The future of Madrid: towards a change of model?

<a href="">Gildo Seisdedos. Director. Urban Management Forum. IE Business School</a>

6 May 2008

Madrid has been highly successful in leveraging opportunities derived from its status as capital of Spain, but now it’s time for a change of model if it wants to keep up the pace of growth.

The present reality of Madrid is certainly brilliant. The keys to this current success are not very different from those of the spectacular performance of the Spanish economy in recent years, with growth rates far above those of the other countries in the EU.

However, Madrid has developed an important multiplying factor by leveraging the cornerstone of its development: its central location in Spain.

The administrative and bureaucratic Madrid has been left behind, as has the Madrid of the siesta and come-back-tomorrow. The city has taken advantage of its geostrategic situation (and, of course, its status of capital city) to reinvent itself as the central point of modernity, innovation and economic vitality.

The quality of human resources, the fact that it serves as the base in Spain for leading multinationals, and moderate land and salary costs have catalysed the most advanced economy in Spain. An economy that is highly specialised in value-added services for business organizations. An economy that is one step ahead, at the forefront of everything that goes on in Spain.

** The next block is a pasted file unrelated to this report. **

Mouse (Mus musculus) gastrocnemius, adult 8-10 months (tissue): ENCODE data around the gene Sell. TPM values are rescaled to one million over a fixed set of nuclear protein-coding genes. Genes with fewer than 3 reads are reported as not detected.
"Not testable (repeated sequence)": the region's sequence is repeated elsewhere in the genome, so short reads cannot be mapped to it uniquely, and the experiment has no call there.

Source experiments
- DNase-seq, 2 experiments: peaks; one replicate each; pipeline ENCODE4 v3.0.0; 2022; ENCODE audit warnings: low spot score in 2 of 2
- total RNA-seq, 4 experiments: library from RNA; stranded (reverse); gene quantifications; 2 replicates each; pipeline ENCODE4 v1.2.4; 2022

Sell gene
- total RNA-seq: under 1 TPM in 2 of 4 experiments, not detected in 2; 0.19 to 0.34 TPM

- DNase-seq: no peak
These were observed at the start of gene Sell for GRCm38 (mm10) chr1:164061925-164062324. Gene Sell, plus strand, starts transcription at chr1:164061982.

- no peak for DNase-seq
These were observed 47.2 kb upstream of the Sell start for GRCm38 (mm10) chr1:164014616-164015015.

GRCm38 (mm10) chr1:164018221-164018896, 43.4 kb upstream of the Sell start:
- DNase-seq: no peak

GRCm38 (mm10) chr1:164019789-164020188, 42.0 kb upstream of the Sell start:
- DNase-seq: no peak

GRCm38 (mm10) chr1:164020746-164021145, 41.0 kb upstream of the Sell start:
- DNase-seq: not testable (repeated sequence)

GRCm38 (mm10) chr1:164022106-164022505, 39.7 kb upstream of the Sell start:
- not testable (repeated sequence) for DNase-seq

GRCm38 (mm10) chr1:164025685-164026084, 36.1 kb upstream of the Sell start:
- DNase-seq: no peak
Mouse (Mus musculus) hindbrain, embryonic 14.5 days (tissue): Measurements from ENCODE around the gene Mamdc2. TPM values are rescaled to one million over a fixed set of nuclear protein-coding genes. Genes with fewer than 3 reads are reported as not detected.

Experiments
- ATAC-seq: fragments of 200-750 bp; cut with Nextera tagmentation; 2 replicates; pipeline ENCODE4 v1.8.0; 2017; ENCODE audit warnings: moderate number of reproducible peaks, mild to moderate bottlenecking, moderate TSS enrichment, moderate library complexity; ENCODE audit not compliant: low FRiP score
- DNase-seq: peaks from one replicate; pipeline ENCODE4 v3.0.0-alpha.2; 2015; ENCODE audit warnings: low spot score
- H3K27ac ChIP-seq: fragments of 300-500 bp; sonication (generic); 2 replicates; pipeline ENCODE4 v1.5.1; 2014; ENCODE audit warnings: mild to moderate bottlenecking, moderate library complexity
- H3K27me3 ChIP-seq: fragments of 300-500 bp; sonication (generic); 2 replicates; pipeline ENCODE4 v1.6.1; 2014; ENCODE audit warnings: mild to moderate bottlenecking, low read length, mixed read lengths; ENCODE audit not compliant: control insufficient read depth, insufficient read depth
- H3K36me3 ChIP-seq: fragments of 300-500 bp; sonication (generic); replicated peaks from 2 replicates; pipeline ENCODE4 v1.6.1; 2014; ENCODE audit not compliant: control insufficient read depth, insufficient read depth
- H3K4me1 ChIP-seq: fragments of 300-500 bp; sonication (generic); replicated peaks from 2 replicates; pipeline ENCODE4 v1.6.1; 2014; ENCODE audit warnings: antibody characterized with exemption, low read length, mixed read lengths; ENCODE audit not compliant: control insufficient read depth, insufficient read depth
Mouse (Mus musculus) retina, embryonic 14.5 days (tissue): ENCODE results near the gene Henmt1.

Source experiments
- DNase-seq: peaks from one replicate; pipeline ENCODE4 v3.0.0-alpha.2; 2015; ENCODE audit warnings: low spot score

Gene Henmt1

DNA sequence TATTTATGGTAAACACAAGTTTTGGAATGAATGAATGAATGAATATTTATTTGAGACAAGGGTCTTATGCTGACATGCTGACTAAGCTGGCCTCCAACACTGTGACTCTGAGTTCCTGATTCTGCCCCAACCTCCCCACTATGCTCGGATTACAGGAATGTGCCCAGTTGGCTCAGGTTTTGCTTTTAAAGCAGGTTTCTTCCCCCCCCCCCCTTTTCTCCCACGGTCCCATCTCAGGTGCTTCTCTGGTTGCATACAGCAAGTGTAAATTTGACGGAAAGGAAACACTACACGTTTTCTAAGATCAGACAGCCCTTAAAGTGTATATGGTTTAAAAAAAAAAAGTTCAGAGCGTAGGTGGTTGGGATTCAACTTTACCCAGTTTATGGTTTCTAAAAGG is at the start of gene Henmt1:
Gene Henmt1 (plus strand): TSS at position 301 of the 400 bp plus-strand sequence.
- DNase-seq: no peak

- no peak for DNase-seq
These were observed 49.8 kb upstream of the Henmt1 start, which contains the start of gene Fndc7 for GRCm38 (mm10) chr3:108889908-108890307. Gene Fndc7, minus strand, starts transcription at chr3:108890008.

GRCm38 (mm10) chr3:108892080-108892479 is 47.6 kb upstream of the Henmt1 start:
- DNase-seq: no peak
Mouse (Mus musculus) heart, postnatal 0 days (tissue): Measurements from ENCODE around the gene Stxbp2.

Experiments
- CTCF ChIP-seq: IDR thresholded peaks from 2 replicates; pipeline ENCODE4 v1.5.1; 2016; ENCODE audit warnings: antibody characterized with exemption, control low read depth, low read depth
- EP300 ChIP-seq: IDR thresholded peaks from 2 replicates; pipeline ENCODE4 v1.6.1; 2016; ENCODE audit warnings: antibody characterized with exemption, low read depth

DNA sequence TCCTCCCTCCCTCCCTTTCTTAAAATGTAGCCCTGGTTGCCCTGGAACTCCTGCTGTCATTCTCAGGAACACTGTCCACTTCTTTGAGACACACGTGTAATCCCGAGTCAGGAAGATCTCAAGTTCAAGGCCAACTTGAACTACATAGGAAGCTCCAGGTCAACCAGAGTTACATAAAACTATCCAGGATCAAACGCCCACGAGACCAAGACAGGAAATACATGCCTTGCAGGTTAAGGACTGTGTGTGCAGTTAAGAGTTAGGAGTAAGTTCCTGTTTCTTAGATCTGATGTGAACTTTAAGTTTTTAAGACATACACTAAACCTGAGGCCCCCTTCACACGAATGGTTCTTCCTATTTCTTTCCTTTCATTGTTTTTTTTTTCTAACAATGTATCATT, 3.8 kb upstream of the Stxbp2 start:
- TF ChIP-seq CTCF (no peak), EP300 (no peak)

But in a globalized world, strengths and opportunities disappear quickly and threats and weaknesses continue to grow. Being at the forefront has the advantage of being first to take advantage of the opportunities, but being first in feeling the consequences of changes of cycle, or model, is not quite so desirable.

And it seems that what we have before us is clearly a change of model.

The current economic model has hit the ceiling and a new productive model needs to be developed to increase productivity and international competitiveness, as well as develop a new productive system which places priority on the sectors that generate the highest value added per worker.

Globalisation and the population increase are sustaining growth, but the continuity of the current structure involves significant problems for the Madrid economy in the mid-term.

The current economic model has been based on the mass creation of employment, which has given rise to an alarmingly low growth in productivity at high inflation differentials. There are studies that attribute 88% of the Spanish economy´s current growth to the higher availability of labour, mainly from immigrants.

This must be joined by other magnitudes resulting from a model based on construction and the carefree financing of family consumerism: what some refer to as the Spanish economic model is, above all, a financial revolution that affects families in particular and its consequences have still to be assessed before the coming recession leaves us in disarray.

How can Madrid maintain its position as an attractive destination for investment? Two options seem viable, both based on improving value added.

On the one hand, the commitment to creating a cluster based on emerging sectors, using existing sectors (construction, pharmacy, telecommunications and the audiovisual and aerospace industry) and trying to extend them as far as possible.

And, at the same time, making a commitment to the micro concept, the role played by SMEs and entrepreneurs. Not only because they serve as incubators for new large enterprises, but also because of their essential role in the development of the innovation chain insofar as they usually focus on activities associated with new technologies.


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